Staff Publications

Staff Publications

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    'Staff publications' is the digital repository of Wageningen University & Research

    'Staff publications' contains references to publications authored by Wageningen University staff from 1976 onward.

    Publications authored by the staff of the Research Institutes are available from 1995 onwards.

    Full text documents are added when available. The database is updated daily and currently holds about 240,000 items, of which 72,000 in open access.

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Record number 349073
Title Agroinfection-based high throughput screening reveals specific recognition of INF elicitins in Solanum
Author(s) Vleeshouwers, V.G.A.A.; Driesprong, J.D.; Kamphuis, L.; Torto-Alalibo, T.; Slot, A. van 't; Govers, F.; Visser, R.G.F.; Jacobsen, E.; Kamoun, S.
Source Molecular Plant Pathology 7 (2006)6. - ISSN 1464-6722 - p. 499 - 510.
DOI https://doi.org/10.1111/j.1364-3703.2006.00355.x
Department(s) Laboratory of Plant Breeding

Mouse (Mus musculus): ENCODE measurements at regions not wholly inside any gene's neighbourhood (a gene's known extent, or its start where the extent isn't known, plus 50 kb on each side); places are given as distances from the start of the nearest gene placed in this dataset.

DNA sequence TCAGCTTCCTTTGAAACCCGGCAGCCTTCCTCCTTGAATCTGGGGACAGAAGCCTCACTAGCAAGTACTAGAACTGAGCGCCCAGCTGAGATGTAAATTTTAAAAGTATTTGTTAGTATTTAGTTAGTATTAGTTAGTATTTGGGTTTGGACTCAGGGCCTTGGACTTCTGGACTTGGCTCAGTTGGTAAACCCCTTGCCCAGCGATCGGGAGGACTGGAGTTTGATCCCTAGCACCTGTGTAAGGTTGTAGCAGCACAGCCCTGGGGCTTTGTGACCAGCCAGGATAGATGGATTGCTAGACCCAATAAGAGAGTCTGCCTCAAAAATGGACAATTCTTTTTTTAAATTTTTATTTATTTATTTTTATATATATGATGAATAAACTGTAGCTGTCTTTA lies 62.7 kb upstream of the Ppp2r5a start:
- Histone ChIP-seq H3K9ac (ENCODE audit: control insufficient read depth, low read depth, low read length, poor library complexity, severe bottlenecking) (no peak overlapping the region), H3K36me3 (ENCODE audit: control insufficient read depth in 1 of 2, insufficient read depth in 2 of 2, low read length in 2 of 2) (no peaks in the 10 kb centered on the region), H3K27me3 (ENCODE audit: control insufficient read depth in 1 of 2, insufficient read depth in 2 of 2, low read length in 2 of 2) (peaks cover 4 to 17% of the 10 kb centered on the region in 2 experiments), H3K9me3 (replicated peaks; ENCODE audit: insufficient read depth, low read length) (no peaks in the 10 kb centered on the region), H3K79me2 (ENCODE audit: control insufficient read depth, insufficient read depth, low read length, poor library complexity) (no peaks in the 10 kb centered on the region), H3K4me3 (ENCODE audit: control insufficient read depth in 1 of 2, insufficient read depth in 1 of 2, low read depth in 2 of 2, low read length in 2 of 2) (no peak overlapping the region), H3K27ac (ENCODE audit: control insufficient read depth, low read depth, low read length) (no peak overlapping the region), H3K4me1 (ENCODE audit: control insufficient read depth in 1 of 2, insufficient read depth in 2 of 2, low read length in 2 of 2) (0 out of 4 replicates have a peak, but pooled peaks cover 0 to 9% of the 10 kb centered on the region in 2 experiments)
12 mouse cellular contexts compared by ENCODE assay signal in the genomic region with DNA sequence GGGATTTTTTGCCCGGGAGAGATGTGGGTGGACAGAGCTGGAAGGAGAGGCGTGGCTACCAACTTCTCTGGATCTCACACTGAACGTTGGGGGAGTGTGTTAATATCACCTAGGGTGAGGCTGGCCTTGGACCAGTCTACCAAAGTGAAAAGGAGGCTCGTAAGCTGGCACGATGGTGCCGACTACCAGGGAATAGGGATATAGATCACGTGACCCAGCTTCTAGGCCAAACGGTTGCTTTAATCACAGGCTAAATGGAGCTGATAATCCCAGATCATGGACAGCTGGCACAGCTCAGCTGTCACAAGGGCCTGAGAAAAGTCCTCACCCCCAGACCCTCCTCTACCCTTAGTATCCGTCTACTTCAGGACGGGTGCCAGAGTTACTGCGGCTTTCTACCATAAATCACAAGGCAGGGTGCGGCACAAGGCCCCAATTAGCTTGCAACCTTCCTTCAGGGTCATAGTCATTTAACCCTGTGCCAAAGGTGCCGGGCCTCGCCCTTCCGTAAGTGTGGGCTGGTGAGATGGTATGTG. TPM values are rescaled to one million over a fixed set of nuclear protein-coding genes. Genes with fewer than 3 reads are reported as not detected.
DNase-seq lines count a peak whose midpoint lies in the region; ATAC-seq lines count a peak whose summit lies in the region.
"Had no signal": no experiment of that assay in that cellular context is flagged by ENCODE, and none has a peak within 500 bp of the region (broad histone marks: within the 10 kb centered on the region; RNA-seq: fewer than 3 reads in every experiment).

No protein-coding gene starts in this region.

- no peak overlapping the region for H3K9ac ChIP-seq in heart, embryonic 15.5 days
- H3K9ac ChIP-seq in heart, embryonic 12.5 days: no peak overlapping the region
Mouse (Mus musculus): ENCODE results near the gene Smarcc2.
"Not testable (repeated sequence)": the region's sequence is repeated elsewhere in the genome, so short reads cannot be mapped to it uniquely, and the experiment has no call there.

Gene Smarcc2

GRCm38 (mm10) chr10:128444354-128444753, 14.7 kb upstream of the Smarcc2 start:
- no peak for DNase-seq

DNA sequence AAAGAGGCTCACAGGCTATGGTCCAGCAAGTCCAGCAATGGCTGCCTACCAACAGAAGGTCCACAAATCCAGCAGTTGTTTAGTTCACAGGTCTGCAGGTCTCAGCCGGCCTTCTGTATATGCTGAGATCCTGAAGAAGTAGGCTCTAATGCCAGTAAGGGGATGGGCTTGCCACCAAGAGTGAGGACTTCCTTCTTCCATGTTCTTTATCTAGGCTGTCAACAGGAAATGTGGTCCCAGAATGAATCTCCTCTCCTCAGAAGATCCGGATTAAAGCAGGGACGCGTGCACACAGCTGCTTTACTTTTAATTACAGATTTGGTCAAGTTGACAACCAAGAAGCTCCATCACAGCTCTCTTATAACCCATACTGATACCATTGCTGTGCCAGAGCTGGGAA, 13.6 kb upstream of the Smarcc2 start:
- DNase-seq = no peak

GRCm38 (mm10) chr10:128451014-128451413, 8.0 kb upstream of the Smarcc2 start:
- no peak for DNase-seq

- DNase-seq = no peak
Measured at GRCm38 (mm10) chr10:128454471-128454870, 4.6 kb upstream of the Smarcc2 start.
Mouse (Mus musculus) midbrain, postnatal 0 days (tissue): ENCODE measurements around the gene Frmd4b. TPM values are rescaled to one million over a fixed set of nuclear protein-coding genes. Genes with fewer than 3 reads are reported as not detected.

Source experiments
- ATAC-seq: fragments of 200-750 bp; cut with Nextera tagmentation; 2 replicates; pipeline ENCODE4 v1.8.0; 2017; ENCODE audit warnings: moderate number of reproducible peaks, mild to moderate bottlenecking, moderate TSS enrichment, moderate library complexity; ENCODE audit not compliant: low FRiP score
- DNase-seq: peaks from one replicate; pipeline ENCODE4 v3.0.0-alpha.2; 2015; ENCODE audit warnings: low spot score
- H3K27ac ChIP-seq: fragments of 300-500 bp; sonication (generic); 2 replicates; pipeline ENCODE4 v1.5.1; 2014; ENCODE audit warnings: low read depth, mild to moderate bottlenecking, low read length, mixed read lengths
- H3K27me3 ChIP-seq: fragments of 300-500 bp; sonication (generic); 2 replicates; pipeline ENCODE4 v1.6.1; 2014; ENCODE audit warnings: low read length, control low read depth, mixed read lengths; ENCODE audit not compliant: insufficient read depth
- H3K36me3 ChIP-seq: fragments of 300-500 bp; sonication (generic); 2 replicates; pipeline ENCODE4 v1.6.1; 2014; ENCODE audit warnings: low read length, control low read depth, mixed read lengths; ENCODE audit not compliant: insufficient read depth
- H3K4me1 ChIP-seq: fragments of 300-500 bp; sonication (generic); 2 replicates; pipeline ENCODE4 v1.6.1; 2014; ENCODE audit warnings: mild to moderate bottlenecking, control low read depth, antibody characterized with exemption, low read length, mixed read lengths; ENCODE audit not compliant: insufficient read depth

Laboratory of Phytopathology
EPS-2
Publication type Refereed Article in a scientific journal
Publication year 2006
Keyword(s) broad-spectrum resistance - plant-disease resistance - late blight resistance - phytophthora-infestans - hypersensitive response - innate immunity - flagellin perception - defense responses - raphanus-sativus - cell-death
Abstract We adapted and optimized the use of the Agrobacterium tumefaciens binary PVX expression system (PVX agroinfection) to screen Solanum plants for response to pathogen elicitors and applied the assay to identify a total of 11 clones of Solanum huancabambense and Solanum microdontum, out of 31 species tested, that respond to the elicitins INF1, INF2A and INF2B of Phytophthora infestans. Prior to this study, response to INF elicitins was only known in Nicotiana spp. within the Solanaceae. The identified S. huancabambense and S. microdontum clones also exhibited hypersensitivity-like cell death following infiltration with purified recombinant INF1, INF2A and INF2B, thereby validating the screening protocol. Comparison of INF elicitin activity revealed that Nicotiana plants responded to significantly lower concentrations than Solanum, suggesting variable levels of sensitivity to INF elicitins. We exploited natural variation in response to INF elicitins in the identified Solanum accessions to evaluate the relationship between INF recognition and late blight resistance. Interestingly, several INF-responsive Solanum plants were susceptible to P. infestans. Also, an S. microdontum × Solanum tuberosum (potato) population that segregates for INF response was generated but failed to identify a measurable contribution of INF response to resistance. These results suggest that in Solanum, INF elicitins are recognized as general elicitors and do not have a measurable contribution to disease resistance
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